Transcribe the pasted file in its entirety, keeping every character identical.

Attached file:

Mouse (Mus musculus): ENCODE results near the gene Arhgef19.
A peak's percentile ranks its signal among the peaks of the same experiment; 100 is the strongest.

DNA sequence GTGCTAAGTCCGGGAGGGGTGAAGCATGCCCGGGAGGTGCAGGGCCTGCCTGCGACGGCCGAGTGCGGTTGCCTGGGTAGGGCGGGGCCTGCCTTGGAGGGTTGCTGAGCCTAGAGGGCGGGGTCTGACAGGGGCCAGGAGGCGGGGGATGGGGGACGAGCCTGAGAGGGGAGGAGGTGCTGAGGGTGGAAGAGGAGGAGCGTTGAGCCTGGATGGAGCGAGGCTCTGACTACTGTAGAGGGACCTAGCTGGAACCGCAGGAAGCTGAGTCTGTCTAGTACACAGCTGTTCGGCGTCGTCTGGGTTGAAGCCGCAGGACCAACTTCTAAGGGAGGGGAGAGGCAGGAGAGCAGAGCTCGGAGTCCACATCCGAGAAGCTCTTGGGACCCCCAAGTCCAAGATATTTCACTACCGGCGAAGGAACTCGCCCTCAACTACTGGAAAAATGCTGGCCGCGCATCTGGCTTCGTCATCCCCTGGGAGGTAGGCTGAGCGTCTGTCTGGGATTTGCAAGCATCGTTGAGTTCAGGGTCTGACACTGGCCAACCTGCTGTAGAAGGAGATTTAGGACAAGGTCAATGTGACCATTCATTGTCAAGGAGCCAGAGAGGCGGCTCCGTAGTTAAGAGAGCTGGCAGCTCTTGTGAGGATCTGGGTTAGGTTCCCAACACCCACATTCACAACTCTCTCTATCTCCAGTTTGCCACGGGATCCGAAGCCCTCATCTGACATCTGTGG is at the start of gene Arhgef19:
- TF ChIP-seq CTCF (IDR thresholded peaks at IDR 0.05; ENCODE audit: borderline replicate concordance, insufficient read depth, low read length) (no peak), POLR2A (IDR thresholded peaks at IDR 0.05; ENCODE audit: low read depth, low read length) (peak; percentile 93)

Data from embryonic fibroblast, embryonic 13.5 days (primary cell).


Mouse (Mus musculus): ENCODE results near the gene Arhgef19.
A peak's percentile ranks its signal among the peaks of the same experiment; 100 is the strongest.

DNA sequence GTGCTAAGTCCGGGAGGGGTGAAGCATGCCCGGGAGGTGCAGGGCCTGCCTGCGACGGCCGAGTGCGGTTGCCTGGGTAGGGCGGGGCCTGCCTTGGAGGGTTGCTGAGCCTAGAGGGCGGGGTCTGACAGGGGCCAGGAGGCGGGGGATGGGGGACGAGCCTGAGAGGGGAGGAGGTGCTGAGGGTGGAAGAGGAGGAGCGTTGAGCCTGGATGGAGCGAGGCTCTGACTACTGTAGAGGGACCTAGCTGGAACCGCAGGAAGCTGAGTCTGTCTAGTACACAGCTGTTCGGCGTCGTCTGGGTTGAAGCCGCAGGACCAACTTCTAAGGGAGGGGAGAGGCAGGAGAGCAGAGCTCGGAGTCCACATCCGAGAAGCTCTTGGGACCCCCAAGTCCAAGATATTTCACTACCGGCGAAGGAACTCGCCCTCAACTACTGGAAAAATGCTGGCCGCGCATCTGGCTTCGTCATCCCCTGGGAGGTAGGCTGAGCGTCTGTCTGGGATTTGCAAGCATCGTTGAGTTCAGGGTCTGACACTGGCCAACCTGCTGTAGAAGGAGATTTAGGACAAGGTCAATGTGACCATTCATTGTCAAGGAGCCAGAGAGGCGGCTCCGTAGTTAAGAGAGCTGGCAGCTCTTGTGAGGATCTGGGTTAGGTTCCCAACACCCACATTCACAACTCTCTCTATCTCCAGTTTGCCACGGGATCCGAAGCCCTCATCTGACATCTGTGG is at the start of gene Arhgef19:
- TF ChIP-seq CTCF (IDR thresholded peaks at IDR 0.05; ENCODE audit: borderline replicate concordance, insufficient read depth, low read length) (no peak), POLR2A (IDR thresholded peaks at IDR 0.05; ENCODE audit: low read depth, low read length) (peak; percentile 93)

Data from embryonic fibroblast, embryonic 13.5 days (primary cell).